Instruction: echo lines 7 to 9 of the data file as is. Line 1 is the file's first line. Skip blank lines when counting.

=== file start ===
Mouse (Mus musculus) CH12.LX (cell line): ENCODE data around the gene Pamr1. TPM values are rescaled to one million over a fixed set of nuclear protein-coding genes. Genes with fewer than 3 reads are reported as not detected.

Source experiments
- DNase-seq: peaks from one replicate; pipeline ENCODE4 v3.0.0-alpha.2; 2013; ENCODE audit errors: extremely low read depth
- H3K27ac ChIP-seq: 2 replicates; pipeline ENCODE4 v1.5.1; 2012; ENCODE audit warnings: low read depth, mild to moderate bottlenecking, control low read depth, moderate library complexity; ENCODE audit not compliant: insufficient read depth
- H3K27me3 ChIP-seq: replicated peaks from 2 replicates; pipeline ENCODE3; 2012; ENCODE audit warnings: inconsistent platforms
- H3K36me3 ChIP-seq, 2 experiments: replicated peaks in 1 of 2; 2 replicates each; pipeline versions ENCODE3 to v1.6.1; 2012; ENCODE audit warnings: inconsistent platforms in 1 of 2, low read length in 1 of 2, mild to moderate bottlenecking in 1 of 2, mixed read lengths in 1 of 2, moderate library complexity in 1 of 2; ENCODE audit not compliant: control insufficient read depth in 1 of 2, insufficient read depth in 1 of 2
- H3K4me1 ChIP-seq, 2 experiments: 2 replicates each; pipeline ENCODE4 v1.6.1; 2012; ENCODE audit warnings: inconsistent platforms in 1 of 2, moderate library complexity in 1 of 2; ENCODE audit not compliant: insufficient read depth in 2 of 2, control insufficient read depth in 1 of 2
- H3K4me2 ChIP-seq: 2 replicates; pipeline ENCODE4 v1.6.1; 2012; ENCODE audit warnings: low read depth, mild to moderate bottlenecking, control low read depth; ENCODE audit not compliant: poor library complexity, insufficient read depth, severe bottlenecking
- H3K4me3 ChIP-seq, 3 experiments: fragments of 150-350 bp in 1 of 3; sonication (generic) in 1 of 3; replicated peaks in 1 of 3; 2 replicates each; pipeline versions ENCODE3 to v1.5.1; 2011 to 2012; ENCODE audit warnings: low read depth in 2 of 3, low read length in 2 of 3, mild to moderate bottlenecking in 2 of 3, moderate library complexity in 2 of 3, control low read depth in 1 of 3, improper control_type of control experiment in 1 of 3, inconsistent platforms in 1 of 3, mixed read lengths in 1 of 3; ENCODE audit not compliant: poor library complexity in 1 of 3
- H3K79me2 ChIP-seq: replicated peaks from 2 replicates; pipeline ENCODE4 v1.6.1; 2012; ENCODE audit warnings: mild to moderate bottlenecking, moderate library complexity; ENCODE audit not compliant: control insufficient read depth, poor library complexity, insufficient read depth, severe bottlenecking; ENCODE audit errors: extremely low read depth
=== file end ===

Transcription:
- H3K4me1 ChIP-seq, 2 experiments: 2 replicates each; pipeline ENCODE4 v1.6.1; 2012; ENCODE audit warnings: inconsistent platforms in 1 of 2, moderate library complexity in 1 of 2; ENCODE audit not compliant: insufficient read depth in 2 of 2, control insufficient read depth in 1 of 2
- H3K4me2 ChIP-seq: 2 replicates; pipeline ENCODE4 v1.6.1; 2012; ENCODE audit warnings: low read depth, mild to moderate bottlenecking, control low read depth; ENCODE audit not compliant: poor library complexity, insufficient read depth, severe bottlenecking
- H3K4me3 ChIP-seq, 3 experiments: fragments of 150-350 bp in 1 of 3; sonication (generic) in 1 of 3; replicated peaks in 1 of 3; 2 replicates each; pipeline versions ENCODE3 to v1.5.1; 2011 to 2012; ENCODE audit warnings: low read depth in 2 of 3, low read length in 2 of 3, mild to moderate bottlenecking in 2 of 3, moderate library complexity in 2 of 3, control low read depth in 1 of 3, improper control_type of control experiment in 1 of 3, inconsistent platforms in 1 of 3, mixed read lengths in 1 of 3; ENCODE audit not compliant: poor library complexity in 1 of 3